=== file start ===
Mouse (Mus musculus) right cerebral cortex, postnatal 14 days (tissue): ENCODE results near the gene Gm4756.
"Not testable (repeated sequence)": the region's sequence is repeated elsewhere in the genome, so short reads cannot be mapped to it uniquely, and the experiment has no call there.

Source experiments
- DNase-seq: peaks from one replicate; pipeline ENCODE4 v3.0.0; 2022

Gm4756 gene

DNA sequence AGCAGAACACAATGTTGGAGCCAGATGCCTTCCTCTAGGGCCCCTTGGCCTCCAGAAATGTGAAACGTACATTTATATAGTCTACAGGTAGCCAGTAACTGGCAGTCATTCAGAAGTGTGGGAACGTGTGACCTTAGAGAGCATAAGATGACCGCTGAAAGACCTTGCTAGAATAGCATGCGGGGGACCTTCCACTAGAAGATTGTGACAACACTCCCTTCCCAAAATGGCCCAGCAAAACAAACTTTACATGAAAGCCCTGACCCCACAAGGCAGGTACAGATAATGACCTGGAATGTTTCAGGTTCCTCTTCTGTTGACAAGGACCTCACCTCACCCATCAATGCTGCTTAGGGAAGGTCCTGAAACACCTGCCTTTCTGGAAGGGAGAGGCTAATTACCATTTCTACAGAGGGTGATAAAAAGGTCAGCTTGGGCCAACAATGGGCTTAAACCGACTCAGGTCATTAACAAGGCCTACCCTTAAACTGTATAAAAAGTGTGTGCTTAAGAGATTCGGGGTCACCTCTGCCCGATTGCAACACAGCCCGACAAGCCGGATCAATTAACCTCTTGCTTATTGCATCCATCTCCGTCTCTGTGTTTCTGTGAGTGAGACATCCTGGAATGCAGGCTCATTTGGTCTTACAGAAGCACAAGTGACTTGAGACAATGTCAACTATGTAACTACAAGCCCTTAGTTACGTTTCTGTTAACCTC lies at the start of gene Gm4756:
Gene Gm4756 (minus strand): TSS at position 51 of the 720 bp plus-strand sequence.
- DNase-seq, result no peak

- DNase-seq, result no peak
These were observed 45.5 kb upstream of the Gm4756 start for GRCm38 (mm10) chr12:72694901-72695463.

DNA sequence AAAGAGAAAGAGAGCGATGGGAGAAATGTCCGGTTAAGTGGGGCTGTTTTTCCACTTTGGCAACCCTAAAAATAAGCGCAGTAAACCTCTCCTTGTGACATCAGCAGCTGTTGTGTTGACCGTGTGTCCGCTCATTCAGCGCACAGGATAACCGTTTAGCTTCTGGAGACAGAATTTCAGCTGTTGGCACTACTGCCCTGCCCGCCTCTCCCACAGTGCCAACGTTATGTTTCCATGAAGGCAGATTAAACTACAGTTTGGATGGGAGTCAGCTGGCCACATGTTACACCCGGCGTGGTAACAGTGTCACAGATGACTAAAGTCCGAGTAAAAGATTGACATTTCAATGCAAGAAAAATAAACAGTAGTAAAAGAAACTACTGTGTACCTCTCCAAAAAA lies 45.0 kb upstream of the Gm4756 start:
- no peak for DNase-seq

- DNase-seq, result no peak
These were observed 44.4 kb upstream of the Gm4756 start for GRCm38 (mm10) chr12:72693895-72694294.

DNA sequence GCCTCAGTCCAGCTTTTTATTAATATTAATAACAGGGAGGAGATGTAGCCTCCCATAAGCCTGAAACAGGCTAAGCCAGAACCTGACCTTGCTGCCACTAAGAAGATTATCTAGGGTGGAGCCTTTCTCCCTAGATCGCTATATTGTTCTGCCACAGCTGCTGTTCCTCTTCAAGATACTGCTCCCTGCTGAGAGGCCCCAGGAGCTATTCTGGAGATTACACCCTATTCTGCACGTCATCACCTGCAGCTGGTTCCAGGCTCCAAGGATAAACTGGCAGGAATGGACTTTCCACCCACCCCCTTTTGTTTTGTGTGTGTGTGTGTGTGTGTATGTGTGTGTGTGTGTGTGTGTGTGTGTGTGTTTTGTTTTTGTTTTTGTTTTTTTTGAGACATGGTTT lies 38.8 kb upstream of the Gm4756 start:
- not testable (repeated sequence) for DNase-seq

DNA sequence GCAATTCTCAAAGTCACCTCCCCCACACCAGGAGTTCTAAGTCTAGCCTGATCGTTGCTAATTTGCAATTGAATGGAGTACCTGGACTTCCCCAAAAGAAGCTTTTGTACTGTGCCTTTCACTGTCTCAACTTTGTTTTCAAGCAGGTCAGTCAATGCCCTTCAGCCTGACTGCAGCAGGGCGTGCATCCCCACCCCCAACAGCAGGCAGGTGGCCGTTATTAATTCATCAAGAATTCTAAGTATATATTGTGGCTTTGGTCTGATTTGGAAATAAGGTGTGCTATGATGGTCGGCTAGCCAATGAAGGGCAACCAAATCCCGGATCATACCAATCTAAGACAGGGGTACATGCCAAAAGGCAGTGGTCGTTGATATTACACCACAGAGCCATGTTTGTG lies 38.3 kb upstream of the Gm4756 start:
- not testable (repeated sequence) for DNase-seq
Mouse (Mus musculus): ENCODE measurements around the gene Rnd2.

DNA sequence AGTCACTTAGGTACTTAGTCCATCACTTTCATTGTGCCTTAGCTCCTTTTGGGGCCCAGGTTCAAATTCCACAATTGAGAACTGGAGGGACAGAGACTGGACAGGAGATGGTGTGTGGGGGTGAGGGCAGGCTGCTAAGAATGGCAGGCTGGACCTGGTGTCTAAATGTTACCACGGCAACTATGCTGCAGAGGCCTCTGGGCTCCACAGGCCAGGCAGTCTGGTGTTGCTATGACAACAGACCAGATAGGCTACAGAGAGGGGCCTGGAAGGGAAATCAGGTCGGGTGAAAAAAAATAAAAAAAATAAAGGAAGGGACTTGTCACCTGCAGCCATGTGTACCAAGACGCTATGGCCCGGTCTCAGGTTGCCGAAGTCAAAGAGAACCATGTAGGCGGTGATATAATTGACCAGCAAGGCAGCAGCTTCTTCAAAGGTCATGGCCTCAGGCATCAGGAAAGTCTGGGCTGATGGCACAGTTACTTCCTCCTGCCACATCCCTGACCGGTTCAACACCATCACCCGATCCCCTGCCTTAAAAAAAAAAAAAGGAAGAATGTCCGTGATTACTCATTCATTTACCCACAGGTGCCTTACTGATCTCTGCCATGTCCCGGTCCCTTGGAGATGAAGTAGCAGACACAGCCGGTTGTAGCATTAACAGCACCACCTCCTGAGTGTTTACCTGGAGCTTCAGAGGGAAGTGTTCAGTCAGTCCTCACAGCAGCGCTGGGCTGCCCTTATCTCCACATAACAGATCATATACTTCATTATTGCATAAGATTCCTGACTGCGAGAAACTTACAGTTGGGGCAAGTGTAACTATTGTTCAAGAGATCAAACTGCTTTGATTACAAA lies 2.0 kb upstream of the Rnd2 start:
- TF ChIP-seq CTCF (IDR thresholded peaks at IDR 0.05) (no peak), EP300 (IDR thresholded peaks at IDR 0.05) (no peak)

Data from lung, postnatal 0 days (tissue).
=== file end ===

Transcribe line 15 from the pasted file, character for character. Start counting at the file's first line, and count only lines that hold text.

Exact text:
DNA sequence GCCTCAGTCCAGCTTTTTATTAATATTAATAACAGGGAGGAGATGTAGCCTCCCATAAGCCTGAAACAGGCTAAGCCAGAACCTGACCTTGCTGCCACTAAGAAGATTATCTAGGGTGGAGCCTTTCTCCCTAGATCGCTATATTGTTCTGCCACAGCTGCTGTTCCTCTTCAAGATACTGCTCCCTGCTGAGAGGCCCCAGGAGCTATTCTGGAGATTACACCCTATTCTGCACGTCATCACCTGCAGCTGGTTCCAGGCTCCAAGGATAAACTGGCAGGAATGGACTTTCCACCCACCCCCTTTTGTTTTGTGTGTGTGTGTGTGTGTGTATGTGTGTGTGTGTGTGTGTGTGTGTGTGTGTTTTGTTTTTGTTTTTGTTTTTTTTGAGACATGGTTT lies 38.8 kb upstream of the Gm4756 start: